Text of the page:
erhood is far from dull, except when it comes to motoring. First, you have to get a car with at least four seats, rather than two. Then, your primary considerations are how much stuff it can carry and how economical it is. Perhaps the Volvo 240 epitomised this best: the squarest car of all time, it had sensible “dad-car” written all over its ugly face.
Even as a kid, I longed for something sportier. In the intervening years, estate cars became even more boring. With responsibility having taken hold of their hearts, squeezing all of the reckless spontaneity out of them and replacing it with plain old common sense, it seemed even car designer dads couldn’t come up with anything more inspiring. And so dads bought SUVs, even MPVs, to try to add some spice to their daily commute. That’s how bad it got.
So what about today’s dad? Well, you may try to console yourself that, in the corner of the lounge, there’s still the 1986 Naim Nait amplifier you bought secondhand in your twenties – the only item left in the entire house not removed, relinquished or relegated that is independently yours – but you’ve been so successful at procreation that you find yourself staring down the barrel of a spacious but dull estate car. What on earth are you going to do?
The good news is, estate cars are no longer boring. It seems even the practical side of our brain wants to make an emotional decision these days: hence estate cars are getting design makeovers to appeal to the inner 30-year-old in all of us dads. In fact, they’re not even called estate cars any more. They’re called sportswagon, sports tourer, sportbrake, shooting brake or FF, if you are a particularly prosperous dad.
Take Kia’s new Cee’d Sportswagon. It used to simply be called “SW” but the new name and its new, more elegant, shape is there to add some pizazz to a segment that is getting sexier.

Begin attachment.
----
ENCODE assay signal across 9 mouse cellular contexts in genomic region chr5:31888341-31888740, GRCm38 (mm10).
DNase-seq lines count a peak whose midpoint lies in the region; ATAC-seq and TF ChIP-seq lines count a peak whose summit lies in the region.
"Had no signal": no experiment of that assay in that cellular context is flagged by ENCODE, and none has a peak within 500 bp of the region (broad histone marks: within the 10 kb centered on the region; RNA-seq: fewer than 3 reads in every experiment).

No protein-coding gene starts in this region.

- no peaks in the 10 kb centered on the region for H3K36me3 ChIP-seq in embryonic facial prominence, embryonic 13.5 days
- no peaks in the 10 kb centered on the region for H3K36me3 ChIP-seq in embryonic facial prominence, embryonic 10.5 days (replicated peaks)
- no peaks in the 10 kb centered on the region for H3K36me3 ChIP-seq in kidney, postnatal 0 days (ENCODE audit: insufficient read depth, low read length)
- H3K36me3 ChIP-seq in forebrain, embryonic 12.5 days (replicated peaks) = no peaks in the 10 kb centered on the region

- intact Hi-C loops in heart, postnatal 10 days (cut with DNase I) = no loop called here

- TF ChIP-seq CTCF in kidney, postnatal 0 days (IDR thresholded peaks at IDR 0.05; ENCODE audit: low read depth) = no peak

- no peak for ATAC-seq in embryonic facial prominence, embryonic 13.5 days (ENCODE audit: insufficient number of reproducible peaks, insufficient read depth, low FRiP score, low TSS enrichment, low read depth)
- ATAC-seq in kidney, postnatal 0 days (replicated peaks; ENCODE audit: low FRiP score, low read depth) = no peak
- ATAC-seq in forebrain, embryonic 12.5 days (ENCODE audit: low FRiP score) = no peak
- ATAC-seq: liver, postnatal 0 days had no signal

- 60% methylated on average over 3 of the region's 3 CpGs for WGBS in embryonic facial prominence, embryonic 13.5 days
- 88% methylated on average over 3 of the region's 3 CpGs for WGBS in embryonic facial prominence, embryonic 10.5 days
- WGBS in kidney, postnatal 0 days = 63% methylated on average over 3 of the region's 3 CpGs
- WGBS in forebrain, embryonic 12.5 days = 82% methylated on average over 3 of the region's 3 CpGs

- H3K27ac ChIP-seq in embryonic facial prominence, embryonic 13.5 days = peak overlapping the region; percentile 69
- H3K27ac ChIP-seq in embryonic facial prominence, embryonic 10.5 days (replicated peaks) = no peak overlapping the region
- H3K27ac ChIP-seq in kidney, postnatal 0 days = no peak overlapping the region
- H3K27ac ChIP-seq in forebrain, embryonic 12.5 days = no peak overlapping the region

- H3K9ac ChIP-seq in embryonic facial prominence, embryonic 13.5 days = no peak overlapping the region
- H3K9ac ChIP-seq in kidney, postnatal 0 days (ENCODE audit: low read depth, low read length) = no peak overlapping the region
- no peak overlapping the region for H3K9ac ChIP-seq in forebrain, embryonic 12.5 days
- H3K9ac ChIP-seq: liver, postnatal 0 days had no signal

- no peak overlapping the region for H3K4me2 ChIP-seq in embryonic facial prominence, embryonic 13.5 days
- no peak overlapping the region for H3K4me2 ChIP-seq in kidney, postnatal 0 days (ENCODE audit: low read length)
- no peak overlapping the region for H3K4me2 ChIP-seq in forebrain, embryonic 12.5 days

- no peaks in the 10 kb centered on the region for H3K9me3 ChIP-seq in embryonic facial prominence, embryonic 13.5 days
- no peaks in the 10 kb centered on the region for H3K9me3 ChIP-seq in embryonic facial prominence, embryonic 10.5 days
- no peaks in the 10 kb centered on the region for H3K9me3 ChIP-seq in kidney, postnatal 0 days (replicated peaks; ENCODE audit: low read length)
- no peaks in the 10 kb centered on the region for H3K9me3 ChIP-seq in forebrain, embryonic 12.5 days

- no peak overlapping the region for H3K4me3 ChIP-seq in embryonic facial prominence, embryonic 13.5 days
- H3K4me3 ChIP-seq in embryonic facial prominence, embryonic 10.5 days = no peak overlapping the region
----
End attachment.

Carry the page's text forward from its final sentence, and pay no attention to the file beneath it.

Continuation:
I’m driving Kia’s latest model in the Tatra Mountains in Slovakia. The reason I’m here is because these are the first cars to come off the production line. The roads are good, because they are just as bad as British road, which means they’re great for the British motoring press to test cars on.
At first sight, the Cee’d Sportswagon certainly looks the part. At the front, it’s the same stylish Cee’d as its saloon sibling but the window line sweeps upwards to the rear, so it looks like a sporty and contemporary – and not clunky-looking – estate car. Usually at this point, it is traditional to write a gentle disclaimer, something like, “It looks good for an estate...” but I happen to think the car stands up on its own. It hides its practicality well and looks reservedly handsome. And it certainly is practical. The boot has a massive 528-litres of space and the interior is stylish too. Like the saloon, it is well-designed, if lacking in flamboyance. The cabin is generally good, though it can look a little plasticky in places. It also comes with bags of kit as standard, including Bluetooth and music streaming, sat-nav and dual-zone air conditioning.
Available in the UK with 89bhp 1.4 or 126bhp 1.6-litre diesel engines, neither felt particularly sporty to drive. Both cars are comfortable and reasonably refined. I preferred the bigger-engined 1.6 CRDi model in level 3 trim. Although fairly quiet at 2,000 revs and above, below this the engine lacked oomph, which was my only disappointment. I should perhaps mention these cars were the first few out of the factory and had very few miles on them – once run in, these engines may be quite different.
The Kia Sportswagon is a good, practical and comfortable estate car, which is well worth a test drive. Add to it Kia’s excellent seven-year warranty and it is certainly good enough to steal customers from its rivals. It’s just a shame that, for now, the sportiest thing about it is its name.
KIA CEE’D SPORTSWAGON
0-62MPH: 10.8 secs
TOP SPEED: 120mph
CO2 G/KM: 116g/km
MPG COMBINED: 64.2mpg
VALUE FOR MONEY ****